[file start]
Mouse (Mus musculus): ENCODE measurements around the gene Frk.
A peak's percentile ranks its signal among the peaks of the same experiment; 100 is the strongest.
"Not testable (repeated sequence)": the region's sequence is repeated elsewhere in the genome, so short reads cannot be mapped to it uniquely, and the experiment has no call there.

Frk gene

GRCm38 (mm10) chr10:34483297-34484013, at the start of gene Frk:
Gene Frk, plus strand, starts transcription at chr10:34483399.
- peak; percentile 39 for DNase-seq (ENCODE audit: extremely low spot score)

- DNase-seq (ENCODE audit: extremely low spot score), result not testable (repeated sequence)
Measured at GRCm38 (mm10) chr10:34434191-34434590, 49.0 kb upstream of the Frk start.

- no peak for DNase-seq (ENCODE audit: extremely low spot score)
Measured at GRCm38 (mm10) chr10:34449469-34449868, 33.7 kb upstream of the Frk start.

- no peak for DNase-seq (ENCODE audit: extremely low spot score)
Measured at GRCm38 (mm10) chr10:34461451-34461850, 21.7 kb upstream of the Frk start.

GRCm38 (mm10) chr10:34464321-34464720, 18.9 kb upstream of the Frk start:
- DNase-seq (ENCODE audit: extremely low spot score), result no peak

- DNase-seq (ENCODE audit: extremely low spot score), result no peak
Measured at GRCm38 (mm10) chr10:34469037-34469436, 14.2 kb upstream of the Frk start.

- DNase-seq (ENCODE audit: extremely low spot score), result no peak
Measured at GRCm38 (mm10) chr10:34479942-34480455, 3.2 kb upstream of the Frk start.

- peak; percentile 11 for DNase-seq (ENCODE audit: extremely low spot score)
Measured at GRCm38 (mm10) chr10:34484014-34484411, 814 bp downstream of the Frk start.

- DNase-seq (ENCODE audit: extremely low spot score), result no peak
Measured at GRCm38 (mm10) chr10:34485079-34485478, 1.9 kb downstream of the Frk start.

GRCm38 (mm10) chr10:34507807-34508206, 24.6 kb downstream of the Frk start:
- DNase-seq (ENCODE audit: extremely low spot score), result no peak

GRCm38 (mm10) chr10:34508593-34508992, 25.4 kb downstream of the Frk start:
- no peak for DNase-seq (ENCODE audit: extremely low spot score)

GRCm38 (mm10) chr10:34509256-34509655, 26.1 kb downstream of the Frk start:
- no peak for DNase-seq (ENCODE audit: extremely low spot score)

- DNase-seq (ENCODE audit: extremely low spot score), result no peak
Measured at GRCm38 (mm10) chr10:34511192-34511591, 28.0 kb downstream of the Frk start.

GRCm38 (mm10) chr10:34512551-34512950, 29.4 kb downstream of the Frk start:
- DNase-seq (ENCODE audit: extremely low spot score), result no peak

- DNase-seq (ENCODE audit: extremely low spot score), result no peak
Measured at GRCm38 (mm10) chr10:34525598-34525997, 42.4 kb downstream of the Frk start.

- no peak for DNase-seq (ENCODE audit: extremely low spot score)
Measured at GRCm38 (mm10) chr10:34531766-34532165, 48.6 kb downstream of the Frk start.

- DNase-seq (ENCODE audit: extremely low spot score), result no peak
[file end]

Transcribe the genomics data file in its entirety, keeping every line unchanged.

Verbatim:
Mouse (Mus musculus): ENCODE measurements around the gene Frk.
A peak's percentile ranks its signal among the peaks of the same experiment; 100 is the strongest.
"Not testable (repeated sequence)": the region's sequence is repeated elsewhere in the genome, so short reads cannot be mapped to it uniquely, and the experiment has no call there.

Frk gene

GRCm38 (mm10) chr10:34483297-34484013, at the start of gene Frk:
Gene Frk, plus strand, starts transcription at chr10:34483399.
- peak; percentile 39 for DNase-seq (ENCODE audit: extremely low spot score)

- DNase-seq (ENCODE audit: extremely low spot score), result not testable (repeated sequence)
Measured at GRCm38 (mm10) chr10:34434191-34434590, 49.0 kb upstream of the Frk start.

- no peak for DNase-seq (ENCODE audit: extremely low spot score)
Measured at GRCm38 (mm10) chr10:34449469-34449868, 33.7 kb upstream of the Frk start.

- no peak for DNase-seq (ENCODE audit: extremely low spot score)
Measured at GRCm38 (mm10) chr10:34461451-34461850, 21.7 kb upstream of the Frk start.

GRCm38 (mm10) chr10:34464321-34464720, 18.9 kb upstream of the Frk start:
- DNase-seq (ENCODE audit: extremely low spot score), result no peak

- DNase-seq (ENCODE audit: extremely low spot score), result no peak
Measured at GRCm38 (mm10) chr10:34469037-34469436, 14.2 kb upstream of the Frk start.

- DNase-seq (ENCODE audit: extremely low spot score), result no peak
Measured at GRCm38 (mm10) chr10:34479942-34480455, 3.2 kb upstream of the Frk start.

- peak; percentile 11 for DNase-seq (ENCODE audit: extremely low spot score)
Measured at GRCm38 (mm10) chr10:34484014-34484411, 814 bp downstream of the Frk start.

- DNase-seq (ENCODE audit: extremely low spot score), result no peak
Measured at GRCm38 (mm10) chr10:34485079-34485478, 1.9 kb downstream of the Frk start.

GRCm38 (mm10) chr10:34507807-34508206, 24.6 kb downstream of the Frk start:
- DNase-seq (ENCODE audit: extremely low spot score), result no peak

GRCm38 (mm10) chr10:34508593-34508992, 25.4 kb downstream of the Frk start:
- no peak for DNase-seq (ENCODE audit: extremely low spot score)

GRCm38 (mm10) chr10:34509256-34509655, 26.1 kb downstream of the Frk start:
- no peak for DNase-seq (ENCODE audit: extremely low spot score)

- DNase-seq (ENCODE audit: extremely low spot score), result no peak
Measured at GRCm38 (mm10) chr10:34511192-34511591, 28.0 kb downstream of the Frk start.

GRCm38 (mm10) chr10:34512551-34512950, 29.4 kb downstream of the Frk start:
- DNase-seq (ENCODE audit: extremely low spot score), result no peak

- DNase-seq (ENCODE audit: extremely low spot score), result no peak
Measured at GRCm38 (mm10) chr10:34525598-34525997, 42.4 kb downstream of the Frk start.

- no peak for DNase-seq (ENCODE audit: extremely low spot score)
Measured at GRCm38 (mm10) chr10:34531766-34532165, 48.6 kb downstream of the Frk start.

- DNase-seq (ENCODE audit: extremely low spot score), result no peak